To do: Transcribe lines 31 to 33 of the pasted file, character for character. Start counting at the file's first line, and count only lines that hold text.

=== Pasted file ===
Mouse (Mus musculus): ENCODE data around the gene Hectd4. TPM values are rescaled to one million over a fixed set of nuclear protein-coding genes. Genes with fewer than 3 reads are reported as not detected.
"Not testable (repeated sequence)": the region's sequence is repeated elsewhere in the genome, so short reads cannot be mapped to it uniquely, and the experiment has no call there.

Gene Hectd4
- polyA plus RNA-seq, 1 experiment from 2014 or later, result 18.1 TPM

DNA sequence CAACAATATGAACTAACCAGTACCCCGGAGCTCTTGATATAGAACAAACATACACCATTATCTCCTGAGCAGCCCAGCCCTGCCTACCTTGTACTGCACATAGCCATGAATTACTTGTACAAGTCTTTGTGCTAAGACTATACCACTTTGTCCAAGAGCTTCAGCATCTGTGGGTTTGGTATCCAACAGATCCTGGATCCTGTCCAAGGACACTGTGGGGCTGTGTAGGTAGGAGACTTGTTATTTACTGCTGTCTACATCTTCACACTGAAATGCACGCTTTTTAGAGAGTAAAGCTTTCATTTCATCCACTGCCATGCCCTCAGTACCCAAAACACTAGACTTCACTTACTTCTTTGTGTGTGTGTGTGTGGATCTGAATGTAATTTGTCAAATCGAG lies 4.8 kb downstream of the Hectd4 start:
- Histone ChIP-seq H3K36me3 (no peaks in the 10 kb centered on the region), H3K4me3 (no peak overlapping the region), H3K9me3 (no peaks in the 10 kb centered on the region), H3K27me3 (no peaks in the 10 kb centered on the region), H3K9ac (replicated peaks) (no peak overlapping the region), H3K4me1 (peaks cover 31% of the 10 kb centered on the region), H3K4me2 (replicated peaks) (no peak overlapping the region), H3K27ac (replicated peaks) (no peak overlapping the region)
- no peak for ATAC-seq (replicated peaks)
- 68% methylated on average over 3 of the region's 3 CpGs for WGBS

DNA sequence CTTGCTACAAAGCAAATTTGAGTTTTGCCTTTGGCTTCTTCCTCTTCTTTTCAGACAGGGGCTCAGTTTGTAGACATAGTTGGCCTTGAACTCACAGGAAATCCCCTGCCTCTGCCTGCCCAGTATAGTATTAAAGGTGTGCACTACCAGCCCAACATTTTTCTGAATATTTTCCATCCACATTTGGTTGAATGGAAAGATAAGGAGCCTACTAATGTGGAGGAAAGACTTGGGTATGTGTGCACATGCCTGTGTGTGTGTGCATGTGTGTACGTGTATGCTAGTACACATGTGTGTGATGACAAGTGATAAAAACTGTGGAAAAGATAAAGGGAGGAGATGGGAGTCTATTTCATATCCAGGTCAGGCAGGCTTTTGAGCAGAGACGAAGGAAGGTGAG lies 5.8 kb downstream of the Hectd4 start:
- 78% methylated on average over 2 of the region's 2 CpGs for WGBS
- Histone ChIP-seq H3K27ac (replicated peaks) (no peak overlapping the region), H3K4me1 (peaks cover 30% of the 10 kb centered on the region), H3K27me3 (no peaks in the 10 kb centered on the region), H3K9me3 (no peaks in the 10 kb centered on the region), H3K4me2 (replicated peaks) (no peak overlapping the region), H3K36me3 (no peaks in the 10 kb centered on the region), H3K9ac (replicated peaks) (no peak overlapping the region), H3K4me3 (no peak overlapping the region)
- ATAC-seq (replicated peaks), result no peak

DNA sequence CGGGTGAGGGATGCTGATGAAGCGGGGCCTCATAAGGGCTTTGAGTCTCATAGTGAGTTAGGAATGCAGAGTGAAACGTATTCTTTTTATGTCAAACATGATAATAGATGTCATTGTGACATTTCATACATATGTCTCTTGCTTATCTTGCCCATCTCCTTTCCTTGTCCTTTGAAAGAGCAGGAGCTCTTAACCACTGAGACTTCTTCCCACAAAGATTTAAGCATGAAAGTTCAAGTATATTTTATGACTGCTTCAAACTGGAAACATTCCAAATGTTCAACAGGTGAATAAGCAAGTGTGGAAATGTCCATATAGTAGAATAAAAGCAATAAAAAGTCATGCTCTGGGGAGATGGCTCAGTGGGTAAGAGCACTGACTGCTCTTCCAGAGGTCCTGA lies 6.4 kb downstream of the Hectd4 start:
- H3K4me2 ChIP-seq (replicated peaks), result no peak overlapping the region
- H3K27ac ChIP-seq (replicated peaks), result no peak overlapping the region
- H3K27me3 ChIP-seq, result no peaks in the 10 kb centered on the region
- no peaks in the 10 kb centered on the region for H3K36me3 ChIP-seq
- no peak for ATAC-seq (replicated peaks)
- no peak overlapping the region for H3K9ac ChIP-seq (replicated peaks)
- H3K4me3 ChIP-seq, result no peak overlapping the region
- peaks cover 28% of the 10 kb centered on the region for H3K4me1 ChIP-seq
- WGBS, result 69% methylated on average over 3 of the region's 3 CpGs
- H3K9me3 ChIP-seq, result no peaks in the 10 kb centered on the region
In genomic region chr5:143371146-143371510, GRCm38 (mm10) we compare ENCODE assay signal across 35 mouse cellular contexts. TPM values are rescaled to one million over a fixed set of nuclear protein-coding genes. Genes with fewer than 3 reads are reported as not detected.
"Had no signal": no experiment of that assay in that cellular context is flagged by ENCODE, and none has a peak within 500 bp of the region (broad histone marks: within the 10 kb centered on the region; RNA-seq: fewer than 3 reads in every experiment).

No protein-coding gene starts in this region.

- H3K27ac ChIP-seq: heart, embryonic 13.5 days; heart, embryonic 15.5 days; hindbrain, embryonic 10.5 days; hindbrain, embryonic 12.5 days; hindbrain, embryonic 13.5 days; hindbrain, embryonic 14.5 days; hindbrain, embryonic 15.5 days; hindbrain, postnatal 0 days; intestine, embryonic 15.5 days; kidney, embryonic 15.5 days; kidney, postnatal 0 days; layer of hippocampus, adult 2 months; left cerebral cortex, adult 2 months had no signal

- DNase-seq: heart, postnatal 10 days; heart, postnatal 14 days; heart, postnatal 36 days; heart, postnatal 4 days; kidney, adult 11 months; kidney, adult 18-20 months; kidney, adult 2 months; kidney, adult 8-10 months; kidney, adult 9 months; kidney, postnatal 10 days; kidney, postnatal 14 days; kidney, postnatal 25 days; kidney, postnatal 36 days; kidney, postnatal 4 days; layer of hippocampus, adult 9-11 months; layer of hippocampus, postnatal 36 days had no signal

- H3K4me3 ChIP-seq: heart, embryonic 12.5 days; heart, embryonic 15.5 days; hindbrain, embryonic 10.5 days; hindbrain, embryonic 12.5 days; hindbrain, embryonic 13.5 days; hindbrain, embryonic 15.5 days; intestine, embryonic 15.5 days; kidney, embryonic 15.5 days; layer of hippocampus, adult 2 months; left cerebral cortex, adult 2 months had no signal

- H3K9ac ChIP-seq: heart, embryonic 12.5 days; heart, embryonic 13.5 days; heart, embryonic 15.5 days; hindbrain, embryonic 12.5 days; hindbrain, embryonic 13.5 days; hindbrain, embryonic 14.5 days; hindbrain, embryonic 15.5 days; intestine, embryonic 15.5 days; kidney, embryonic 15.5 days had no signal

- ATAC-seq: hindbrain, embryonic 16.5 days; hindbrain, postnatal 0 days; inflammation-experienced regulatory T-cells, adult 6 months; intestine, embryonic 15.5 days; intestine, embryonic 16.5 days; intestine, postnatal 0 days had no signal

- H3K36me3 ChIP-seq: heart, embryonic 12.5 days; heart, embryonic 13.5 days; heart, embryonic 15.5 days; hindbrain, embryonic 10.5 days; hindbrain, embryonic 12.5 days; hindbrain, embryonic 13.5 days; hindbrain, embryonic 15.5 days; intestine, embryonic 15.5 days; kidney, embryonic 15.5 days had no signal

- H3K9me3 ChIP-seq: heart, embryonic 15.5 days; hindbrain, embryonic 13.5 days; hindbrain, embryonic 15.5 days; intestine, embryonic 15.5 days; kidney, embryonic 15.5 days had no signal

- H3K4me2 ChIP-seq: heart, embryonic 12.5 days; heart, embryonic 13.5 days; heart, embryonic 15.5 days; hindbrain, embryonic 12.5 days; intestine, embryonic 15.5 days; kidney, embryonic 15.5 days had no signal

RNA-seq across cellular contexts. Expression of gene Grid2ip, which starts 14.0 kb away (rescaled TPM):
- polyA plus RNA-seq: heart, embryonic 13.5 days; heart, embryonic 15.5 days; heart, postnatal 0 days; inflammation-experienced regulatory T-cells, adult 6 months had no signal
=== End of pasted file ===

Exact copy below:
- ATAC-seq: hindbrain, embryonic 16.5 days; hindbrain, postnatal 0 days; inflammation-experienced regulatory T-cells, adult 6 months; intestine, embryonic 15.5 days; intestine, embryonic 16.5 days; intestine, postnatal 0 days had no signal

- H3K36me3 ChIP-seq: heart, embryonic 12.5 days; heart, embryonic 13.5 days; heart, embryonic 15.5 days; hindbrain, embryonic 10.5 days; hindbrain, embryonic 12.5 days; hindbrain, embryonic 13.5 days; hindbrain, embryonic 15.5 days; intestine, embryonic 15.5 days; kidney, embryonic 15.5 days had no signal

- H3K9me3 ChIP-seq: heart, embryonic 15.5 days; hindbrain, embryonic 13.5 days; hindbrain, embryonic 15.5 days; intestine, embryonic 15.5 days; kidney, embryonic 15.5 days had no signal